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Delivering food, shelter, and hope to the poorest of the poor
I can’t tell you how many times I’ve told to “follow my dreams.” That message seems to be everywhere in American society. As children, we’re told we can be anything we want. We can reach for the stars!
There’s nothing necessarily wrong with that message, but what if God’s plan for us is better than our own dreams for ourselves?
On a recent trip to Haiti, I was reminded of this as I listened to a faithful servant of the Lord tell his life story. Father Glenn Meaux, founder of Kobonal Haiti Mission, explained how God interrupted his personal plans to make him a missionary priest, capable of serving the poorest of the poor in Haiti’s Central Plateau.
“Fr. Jim Flanigan, the founder of our order, said, ‘Glenn, go to Haiti.’ I said, ‘Not a chance,’” Fr. Meaux recalled. But Fr. Flanigan didn’t give up. He was convinced Haiti was the perfect fit for the young priest from Louisiana. Finally, Fr. Meaux agreed to visit the impoverished Caribbean nation.
“I visited in 1985, I went home and prayed and discerned; and course, God gave me no other choice,” Fr. Meaux said with a smile.
Even though he was reluctant to accept God’s call to Haiti at first, Fr. Meaux trusted his obedience to the Lord would result in blessings. It wasn’t an easy start; his assignment placed him in the village of Kobonal, known as the “darkest corner of the Diocese of HInche.”
“I raised funds, and came in 1989. When I arrived, there was no agriculture, there were no irrigation systems; there was literally no hope at the time,” he remembers. “The people were not only materially impoverished, but they were morally and spiritually destitute as well. We found a people enslaved and oppressed by black magic priests and their ritualistic services. Voodoo was prevalent, and zombiism and ritualistic sacrifices were practiced.”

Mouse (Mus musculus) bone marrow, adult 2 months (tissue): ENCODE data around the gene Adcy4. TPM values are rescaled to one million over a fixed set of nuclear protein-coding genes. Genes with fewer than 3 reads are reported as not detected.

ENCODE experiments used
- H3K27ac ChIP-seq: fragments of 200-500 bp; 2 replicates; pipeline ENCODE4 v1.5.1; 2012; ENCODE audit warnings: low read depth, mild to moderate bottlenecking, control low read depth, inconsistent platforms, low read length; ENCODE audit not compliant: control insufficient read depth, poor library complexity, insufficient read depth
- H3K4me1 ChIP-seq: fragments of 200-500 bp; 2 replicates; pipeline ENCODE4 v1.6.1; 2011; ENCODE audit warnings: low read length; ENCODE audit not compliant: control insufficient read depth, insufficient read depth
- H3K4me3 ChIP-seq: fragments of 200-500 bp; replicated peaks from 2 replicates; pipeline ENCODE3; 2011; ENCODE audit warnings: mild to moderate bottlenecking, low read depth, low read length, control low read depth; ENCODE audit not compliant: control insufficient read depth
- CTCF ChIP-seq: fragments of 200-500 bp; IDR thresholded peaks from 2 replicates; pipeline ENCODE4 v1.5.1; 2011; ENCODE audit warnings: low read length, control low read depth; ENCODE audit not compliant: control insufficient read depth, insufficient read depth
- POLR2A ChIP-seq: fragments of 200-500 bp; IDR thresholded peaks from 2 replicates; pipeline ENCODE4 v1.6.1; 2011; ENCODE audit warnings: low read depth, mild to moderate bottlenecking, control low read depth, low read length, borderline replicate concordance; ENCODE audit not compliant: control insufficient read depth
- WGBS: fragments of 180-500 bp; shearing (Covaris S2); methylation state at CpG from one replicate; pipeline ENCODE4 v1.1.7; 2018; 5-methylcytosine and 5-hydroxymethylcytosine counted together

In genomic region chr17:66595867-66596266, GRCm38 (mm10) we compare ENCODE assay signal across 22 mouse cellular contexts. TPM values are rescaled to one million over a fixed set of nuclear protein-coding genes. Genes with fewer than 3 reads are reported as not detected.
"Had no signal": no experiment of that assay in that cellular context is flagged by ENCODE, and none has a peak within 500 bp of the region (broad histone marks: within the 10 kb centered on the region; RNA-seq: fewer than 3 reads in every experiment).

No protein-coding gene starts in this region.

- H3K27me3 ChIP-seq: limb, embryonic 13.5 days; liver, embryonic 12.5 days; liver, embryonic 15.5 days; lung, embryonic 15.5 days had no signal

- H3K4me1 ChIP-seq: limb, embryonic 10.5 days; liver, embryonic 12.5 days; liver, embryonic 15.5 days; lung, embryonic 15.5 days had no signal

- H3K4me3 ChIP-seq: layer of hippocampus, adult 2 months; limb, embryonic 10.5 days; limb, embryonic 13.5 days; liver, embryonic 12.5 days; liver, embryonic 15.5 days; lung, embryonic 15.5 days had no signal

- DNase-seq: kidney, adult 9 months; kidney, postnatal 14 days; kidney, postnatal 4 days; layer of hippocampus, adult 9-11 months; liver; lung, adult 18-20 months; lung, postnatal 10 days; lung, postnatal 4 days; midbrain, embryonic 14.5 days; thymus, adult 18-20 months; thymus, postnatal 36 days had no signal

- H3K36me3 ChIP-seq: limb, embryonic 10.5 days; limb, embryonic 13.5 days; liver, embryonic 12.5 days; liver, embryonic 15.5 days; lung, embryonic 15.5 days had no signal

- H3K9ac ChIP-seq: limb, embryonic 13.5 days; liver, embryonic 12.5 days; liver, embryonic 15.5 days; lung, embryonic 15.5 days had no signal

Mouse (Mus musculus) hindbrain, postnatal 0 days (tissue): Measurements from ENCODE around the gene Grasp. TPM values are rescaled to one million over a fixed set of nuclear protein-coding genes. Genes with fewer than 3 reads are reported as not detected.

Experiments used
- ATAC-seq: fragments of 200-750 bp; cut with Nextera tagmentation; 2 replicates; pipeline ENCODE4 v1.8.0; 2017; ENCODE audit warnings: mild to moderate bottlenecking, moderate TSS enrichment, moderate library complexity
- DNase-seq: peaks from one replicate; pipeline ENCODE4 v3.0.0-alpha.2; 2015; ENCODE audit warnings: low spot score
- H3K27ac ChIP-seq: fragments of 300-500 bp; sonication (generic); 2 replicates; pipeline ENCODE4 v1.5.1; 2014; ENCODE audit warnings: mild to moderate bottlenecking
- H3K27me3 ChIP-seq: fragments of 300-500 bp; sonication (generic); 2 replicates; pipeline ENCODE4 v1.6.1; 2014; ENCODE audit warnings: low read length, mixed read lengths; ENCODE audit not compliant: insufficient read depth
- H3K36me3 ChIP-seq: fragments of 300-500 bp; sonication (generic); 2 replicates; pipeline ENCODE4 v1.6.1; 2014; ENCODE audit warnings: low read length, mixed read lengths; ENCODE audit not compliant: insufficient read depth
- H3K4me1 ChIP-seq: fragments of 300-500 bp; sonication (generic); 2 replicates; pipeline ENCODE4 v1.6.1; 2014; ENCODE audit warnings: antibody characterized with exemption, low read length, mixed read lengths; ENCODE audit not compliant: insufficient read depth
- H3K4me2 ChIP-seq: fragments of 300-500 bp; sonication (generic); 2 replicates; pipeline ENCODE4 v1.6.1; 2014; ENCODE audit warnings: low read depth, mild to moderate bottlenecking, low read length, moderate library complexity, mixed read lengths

Fr. Meaux continued to trust God’s plan, and through daily obedience, fought against the deep material and spiritual poverty in the community. He started a Catholic school, built decent homes for families in small shacks, distributed food, drilled clean water wells, encouraged Christian marriage, and shared the Gospel continually.
Slowly, Kobonal began to change. The darkest corner of the diocese transformed into a beacon of light filled with hope and the love of Christ – all because Fr. Meaux allowed God to dream on his behalf. Lives have been changed and God’s Kingdom has been advanced in mighty ways since them.
Fr. Meaux can’t imagine what might have happened if the Lord had left him to his own path.
“The Lord did good,” Fr. Meaux told me. “The Lord did good.”